Marketing to early adopters isn’t easy. There isn’t any rule of thumb strategy and the marketers need to get into their shoes to develop an effective marketing funnel. They need to understand early adopters’ expectations and reward them accordingly. For example: Paytm researched and found out that the early adopters would acknowledge cashback and would love to share the application with others when given cashback.
Current day early adopters include niche enthusiasts, status seekers and loyal customers who believe in buying the product during flash sales or during the initial days of the launch.
The early majority is the first sizeable segment (34%) of the target market to adopt the innovation. The people belonging to the early majority are not the risk-takers but have an above-average social status. They are often less educated less affluent and always look for cues from early adopters and innovators. They only adopt the innovation after being influenced by innovators and early adopters whom they follow or know personally.
People belonging to the early majority are not the opinion leaders. However, a variety of things and emotions motivate them to try innovation. These include social status, early adopters influence, love for new (but trustable) experience, etc.
Marketing to the early majority is fairly easy as compared to early adopters. The early majority usually believe in facts and stats as they are less educated than innovators and early adopters. They like to try new things and be a part of the social herd. They are attracted by the idea of a new experience that has been validated by the experts.
Current day early majority include people who follow the influencers on Youtube and review websites. These are the people who wait for 2 months for the reviews to come in and try the product.
Late majority is the last sizeable segment (34%) of the target market to adopt the innovation. This segment is made up of risk-averse adopters who only adopt the innovation when it is validated and assimilated as a part of daily life by a majority. People belonging to this segment are usually old, less educated and less affluent than the early majority.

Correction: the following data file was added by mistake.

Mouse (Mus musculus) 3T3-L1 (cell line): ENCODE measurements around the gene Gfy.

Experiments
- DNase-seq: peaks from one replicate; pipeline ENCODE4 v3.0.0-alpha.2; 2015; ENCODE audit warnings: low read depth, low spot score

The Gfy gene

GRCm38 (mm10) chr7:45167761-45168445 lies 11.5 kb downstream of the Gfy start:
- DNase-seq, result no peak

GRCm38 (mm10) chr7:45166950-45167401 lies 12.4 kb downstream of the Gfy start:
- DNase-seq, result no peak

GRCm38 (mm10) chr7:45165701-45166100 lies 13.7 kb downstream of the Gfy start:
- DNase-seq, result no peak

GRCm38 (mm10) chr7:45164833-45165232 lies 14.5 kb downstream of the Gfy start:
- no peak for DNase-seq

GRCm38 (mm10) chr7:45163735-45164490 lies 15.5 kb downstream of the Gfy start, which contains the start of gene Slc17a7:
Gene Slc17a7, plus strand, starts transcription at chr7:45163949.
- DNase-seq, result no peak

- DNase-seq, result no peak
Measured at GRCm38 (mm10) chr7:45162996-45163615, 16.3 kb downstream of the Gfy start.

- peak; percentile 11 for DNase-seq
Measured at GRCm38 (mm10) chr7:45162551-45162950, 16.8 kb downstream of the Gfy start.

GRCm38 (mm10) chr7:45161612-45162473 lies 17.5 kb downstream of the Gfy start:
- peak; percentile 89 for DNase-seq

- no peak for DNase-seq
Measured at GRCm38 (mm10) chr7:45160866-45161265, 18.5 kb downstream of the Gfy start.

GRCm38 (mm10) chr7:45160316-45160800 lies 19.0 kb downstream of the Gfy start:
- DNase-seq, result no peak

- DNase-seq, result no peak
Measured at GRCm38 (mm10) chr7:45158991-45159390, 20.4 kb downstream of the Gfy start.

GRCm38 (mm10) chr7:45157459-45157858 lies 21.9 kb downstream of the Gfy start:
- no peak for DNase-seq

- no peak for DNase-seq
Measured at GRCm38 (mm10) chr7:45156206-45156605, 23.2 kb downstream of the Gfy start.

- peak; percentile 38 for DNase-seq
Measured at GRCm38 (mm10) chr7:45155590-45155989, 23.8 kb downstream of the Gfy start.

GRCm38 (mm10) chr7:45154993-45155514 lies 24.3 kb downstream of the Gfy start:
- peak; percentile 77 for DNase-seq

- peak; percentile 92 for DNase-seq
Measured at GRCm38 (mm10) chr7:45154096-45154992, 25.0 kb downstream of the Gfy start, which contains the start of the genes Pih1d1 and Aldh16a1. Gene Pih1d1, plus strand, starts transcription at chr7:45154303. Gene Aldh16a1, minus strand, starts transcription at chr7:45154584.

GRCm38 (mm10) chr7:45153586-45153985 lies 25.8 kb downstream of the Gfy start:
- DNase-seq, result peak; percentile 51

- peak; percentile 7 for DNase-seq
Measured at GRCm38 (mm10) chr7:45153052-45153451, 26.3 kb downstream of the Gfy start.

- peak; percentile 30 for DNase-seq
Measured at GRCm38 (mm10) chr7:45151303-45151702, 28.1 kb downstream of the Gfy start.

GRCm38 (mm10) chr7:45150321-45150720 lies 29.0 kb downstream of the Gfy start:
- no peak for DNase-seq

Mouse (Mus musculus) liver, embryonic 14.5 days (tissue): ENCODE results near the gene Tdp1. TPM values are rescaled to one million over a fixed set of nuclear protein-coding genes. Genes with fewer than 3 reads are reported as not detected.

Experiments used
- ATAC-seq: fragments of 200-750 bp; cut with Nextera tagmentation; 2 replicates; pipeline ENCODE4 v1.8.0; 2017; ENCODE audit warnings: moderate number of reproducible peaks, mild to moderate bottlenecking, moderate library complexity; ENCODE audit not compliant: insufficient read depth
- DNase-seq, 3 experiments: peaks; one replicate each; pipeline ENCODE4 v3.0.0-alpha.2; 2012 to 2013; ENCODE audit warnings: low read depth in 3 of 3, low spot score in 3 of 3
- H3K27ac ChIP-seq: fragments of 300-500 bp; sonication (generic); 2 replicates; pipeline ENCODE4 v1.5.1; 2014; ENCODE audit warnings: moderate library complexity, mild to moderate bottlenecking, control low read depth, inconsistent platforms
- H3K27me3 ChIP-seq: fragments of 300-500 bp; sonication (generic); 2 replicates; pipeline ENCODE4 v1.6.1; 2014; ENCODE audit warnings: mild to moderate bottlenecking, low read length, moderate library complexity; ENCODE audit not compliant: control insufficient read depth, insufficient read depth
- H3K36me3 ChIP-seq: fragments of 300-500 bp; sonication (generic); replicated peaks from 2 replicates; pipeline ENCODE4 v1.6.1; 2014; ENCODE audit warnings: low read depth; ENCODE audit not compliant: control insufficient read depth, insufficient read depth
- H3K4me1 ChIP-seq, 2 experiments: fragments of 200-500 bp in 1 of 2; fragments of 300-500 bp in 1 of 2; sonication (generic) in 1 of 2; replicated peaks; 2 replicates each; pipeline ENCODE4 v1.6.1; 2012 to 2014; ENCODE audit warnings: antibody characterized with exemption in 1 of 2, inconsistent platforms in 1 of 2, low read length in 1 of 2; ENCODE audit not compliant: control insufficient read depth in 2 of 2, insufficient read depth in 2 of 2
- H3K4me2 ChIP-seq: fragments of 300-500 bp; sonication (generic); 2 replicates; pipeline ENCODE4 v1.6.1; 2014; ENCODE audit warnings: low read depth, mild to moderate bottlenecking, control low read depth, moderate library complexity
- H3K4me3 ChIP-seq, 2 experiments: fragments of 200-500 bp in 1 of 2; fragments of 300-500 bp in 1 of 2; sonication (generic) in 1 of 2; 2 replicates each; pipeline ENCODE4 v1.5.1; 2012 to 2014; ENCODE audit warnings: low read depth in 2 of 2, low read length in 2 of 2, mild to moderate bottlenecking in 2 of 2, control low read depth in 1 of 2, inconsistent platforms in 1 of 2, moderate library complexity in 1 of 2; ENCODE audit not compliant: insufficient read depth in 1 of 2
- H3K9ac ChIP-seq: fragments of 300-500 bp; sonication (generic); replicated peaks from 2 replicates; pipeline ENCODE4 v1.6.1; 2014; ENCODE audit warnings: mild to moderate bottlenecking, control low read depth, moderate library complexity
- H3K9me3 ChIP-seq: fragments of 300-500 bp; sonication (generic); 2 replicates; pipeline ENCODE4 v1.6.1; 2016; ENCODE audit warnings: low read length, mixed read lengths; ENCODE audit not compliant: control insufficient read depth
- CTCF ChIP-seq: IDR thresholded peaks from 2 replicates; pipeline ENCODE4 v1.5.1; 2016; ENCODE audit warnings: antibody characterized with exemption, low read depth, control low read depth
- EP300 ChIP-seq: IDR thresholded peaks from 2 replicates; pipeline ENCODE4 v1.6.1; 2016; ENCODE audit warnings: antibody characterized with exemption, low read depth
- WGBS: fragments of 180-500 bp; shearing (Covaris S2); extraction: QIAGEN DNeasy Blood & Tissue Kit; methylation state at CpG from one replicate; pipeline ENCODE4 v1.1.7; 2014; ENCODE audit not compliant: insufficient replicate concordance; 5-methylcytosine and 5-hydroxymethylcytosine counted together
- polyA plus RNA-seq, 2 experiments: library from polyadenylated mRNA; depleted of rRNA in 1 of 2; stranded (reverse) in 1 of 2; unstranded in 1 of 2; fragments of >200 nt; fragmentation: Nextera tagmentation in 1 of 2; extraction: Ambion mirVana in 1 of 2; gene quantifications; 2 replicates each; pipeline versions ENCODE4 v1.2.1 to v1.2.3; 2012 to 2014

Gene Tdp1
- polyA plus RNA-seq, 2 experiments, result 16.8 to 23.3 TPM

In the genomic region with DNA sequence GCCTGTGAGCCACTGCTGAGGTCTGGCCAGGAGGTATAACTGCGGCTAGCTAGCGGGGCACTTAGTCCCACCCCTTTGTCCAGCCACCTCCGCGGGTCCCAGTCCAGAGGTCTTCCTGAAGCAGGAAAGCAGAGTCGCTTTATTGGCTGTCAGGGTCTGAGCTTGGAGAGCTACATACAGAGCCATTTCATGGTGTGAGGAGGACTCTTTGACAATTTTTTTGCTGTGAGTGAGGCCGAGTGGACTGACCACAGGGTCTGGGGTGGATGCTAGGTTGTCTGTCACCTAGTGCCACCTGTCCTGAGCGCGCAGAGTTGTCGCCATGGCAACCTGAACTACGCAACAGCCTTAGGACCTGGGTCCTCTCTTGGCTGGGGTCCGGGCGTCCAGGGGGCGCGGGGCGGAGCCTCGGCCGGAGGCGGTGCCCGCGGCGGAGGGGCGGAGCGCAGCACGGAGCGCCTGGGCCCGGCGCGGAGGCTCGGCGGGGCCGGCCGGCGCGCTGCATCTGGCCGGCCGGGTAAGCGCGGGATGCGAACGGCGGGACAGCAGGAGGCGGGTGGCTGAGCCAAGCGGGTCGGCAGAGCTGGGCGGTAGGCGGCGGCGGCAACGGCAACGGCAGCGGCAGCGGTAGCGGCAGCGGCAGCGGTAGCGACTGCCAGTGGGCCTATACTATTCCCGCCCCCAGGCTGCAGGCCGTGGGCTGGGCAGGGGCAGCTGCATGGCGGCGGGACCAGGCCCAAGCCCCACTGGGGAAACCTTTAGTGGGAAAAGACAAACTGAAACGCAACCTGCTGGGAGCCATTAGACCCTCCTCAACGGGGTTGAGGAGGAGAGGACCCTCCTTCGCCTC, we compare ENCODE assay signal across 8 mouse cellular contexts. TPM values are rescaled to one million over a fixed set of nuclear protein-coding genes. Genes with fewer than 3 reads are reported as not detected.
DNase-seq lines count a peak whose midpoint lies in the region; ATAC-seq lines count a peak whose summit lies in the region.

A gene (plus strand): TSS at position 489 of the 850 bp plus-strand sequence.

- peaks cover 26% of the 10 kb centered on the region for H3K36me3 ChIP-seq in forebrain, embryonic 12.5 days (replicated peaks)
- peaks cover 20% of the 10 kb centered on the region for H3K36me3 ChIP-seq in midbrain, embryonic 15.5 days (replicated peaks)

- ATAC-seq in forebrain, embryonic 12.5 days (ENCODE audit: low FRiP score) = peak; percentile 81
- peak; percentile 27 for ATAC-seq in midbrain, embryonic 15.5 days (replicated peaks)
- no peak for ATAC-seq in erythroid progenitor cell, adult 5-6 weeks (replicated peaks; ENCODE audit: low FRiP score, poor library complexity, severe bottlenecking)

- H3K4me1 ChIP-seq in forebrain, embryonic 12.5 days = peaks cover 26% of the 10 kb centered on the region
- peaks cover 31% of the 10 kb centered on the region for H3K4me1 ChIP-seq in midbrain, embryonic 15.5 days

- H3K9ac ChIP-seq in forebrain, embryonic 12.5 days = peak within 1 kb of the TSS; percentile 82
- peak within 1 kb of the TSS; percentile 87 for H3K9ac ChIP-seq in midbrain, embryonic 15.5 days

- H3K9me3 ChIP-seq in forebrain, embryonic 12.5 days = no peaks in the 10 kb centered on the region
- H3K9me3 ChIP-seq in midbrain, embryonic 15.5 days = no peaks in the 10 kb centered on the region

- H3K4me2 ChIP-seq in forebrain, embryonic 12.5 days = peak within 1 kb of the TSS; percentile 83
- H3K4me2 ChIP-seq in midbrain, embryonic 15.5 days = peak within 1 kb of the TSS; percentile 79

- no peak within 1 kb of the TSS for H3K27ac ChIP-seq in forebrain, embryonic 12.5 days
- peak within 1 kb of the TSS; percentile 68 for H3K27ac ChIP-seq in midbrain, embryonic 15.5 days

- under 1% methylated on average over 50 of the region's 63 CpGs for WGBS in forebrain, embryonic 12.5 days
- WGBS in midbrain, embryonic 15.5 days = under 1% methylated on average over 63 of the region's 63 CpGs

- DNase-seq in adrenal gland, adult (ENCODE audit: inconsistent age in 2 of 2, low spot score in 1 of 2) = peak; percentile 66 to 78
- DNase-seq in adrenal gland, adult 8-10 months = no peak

People belonging to the late majority are very sceptical about new experiences, have below-average social status, and almost no opinion leadership.
The late majority believe early majority more than they believe in the marketing message. One has to appeal to the early majority first in order to reach to the late majority.
Current day early majority include people who wait for the next version to release before buying the previous version.
Laggards is the final segment (16%) of the target market to adopt the innovation. This segment is made up of seniors and those with very low socio-economic status who doesn’t like change and only accept new things and experiences when forced to.
People belonging to this segment don’t accept the innovation until all traditional alternatives are no longer available. They are concerned with reliability, low costs, and ease of use. They belong to the very low-income group, are less educated, have low status and low social mobility.
Unlike the other groups, laggards are not reliant on the status quo. By the time they adopt the innovation, it has already become outdated and been replaced by newer versions.
Many marketers ignore laggards because of their disinterest in trying the products but since these people form 16% of the total customer base, they are a segment which could prove very useful when the product reaches its maturity.